Satish Sundaresan’s expertise is focused on future products in automated driving, analytics, and connected solutions, including OTA. Before Elektrobit, he headed India-based R&D centres across automotive electronics and IT operations in companies like Mercedes-Benz R&D India, Infosys Technologies, and Robert Bosch.
Can you tell us about the journey of Elektrobit in India during the past five years?
Elektrobit is a 33-year-old company and was acquired by Continental in 2015. In 2016, Elektrobit India was formed to create some supplement for the global company’s talent. We have been able to foray into the sales space in the Indian automotive ecosystem, and are also learning the way the Indian customers expect the business to be done.
For instance, in India, the new product development (NPD) cycle times are very short, while it is much longer elsewhere. From this perspective, we are an R&D organisation, which is growing multi-fold in headcount, and we are beginning to be an exciting sales site from which our headquarters can also learn a little bit. Elektrobit India has the largest R&D centre outside Germany.
Elektrobit plays the role of a middleware, as it connects different gadgets to the vehicle. What are its responsibilities, as cybersecurity is key?
Elektrobit always wanted to work in the technologies of the future. We want to enable mobility for an enriched life, and as part of that, there are at least four areas that we concentrate on – automated driving, ECU development & AUTOSAR, user experience and connected & secured vehicle.
Argus Cyber Security is an Israeli organisation that Continental had acquired and is now part of the Elektrobit portfolio. Argus provides products, consulting, as well as solutions services for customers. We offer many solutions complementing whatever Argus provides. For example, our EB CADIAN allows software updates over the air; it allows data collection and remote analytics. Our engineering services also provide verification, validation and consulting. And we also provide end-to-end holistic security concept with end-to-end encryption.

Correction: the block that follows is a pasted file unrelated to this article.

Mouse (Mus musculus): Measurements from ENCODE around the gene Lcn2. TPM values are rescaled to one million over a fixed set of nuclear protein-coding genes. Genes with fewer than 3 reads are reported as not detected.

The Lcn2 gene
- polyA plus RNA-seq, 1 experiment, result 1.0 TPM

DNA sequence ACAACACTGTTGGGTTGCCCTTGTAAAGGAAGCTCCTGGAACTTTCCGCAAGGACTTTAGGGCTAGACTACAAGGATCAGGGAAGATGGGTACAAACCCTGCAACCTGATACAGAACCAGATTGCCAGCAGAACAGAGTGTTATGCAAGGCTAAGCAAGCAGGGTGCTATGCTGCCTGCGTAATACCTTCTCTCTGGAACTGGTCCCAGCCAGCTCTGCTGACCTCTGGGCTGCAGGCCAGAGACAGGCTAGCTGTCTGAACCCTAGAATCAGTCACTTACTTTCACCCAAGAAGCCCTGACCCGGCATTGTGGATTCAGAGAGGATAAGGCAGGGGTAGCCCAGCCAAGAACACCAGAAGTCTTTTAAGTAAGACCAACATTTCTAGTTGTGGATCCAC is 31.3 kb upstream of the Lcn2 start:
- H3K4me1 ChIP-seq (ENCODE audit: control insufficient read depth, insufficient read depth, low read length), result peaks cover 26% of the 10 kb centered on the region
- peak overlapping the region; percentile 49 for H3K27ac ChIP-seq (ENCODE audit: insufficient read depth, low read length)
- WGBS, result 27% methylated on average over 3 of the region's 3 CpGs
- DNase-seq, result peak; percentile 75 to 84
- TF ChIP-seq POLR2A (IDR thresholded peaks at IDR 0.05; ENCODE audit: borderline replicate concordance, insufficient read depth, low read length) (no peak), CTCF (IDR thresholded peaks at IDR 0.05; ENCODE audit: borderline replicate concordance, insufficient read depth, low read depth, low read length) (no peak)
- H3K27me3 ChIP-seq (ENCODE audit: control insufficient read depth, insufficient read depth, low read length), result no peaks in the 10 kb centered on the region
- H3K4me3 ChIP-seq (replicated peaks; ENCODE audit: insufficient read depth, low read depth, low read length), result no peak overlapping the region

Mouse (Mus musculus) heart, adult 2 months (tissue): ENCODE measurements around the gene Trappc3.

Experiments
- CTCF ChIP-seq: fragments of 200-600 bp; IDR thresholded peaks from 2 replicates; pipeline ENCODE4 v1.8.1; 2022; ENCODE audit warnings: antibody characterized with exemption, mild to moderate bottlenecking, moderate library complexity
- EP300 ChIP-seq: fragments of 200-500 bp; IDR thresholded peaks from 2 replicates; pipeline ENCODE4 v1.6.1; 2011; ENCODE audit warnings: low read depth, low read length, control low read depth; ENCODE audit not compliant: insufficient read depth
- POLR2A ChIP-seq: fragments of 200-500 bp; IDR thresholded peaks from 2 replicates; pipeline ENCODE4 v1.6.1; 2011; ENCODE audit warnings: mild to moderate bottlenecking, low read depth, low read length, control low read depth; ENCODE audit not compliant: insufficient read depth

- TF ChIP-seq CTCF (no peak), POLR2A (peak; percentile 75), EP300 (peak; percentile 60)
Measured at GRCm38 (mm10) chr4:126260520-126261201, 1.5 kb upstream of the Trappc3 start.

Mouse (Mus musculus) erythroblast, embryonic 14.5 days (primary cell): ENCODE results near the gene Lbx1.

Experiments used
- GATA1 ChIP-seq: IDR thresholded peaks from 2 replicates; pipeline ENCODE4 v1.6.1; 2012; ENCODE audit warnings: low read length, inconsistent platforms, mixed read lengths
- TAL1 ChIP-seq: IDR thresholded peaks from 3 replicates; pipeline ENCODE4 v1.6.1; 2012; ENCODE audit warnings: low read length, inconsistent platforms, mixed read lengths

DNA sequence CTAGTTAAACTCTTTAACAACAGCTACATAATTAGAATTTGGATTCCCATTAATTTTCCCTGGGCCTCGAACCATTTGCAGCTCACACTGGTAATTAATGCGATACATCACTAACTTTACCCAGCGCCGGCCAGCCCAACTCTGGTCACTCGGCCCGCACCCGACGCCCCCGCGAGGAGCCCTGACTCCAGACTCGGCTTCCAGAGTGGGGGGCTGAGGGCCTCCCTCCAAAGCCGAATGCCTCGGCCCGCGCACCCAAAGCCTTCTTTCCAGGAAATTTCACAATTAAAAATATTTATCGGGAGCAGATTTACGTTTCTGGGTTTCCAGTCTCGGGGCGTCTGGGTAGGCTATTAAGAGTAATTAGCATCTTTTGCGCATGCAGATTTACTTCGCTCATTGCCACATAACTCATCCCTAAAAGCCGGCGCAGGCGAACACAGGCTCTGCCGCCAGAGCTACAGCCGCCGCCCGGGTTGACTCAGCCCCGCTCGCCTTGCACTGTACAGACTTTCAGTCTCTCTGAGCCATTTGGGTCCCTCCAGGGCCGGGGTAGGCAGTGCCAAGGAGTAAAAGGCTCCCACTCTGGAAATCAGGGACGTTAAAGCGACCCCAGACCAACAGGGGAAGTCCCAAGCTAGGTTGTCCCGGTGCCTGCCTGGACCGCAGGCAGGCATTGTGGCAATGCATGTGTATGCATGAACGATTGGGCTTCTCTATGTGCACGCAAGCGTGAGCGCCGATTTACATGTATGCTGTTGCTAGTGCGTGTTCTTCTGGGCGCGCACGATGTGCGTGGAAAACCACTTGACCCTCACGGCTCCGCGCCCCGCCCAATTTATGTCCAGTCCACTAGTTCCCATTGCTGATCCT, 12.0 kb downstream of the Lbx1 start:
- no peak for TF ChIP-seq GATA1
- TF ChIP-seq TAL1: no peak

Cybersecurity is one of the most important things that we need to cater to. We are currently working with a four-wheeler manufacturer from India, helping them craft their cybersecurity requirements.
Data security and ownership are key issues discussed by the aftermarket community worldwide. Is Elektrobit responsible for data security? If so, who would you favour – the OEMs or the owner of the vehicle?
We do not care about the data; our job is to lay the pipeline secure. If an OEM decides to push data from a server to a vehicle owned by a commoner on the road, our job is to make sure that any data that is exchanged between the server and the vehicle cannot be tampered with. We also provide some other user interfaces, where it is possible to figure out what kind of data needs to be pumped from a data server to the vehicle; they can also do multiple transportations. Our products do not have access on what is the data that is coming out.
Can you update on your offerings for Adaptive AUTOSAR?
AUTOSAR is a standard, and the idea is to cooperate on standards and compete on implementation. From Elektrobit’s standpoint, we provide many different kinds of services, and we also have a product line for it. Earlier it was called Classical AUTOSAR, and now Adaptive AUTOSAR – operating in real-time and HPC (high-performance computing). It provides the convenience to our customers that they only need to focus on the application or software components as we create the interfaces like Ethernet or CAN. In the HPC world, we can now provide an active Adaptive AUTOSAR stack, which is forward-looking i.e. operating systems that go way beyond real-time.
We have a POSIX (Portable Operating System Interface) based operating system, which is CORBOS. We also have a Hypervisor that abstracts any operating system. So, from this perspective, we have a lot of forward-looking AUTOSAR solutions.
We have EB XELOR – an all-in-one software platform for creating next-generation automotive electronics architectures based on HPCs. We have the possibility here to combine many electronic products.
What are Electrobit’s contributions to automated driving?
We provide services such as creating an environment model for the vehicle, offer training courses on ADAS development, validation, and consulting for ISO 26262.
We have EB Assist that allows data logging and replaying, and this is a step in the hardware-in-loop solution in ADAS space, which annotates the data and creates a scenario to do away with repeating similar tests, while developing new models or variants.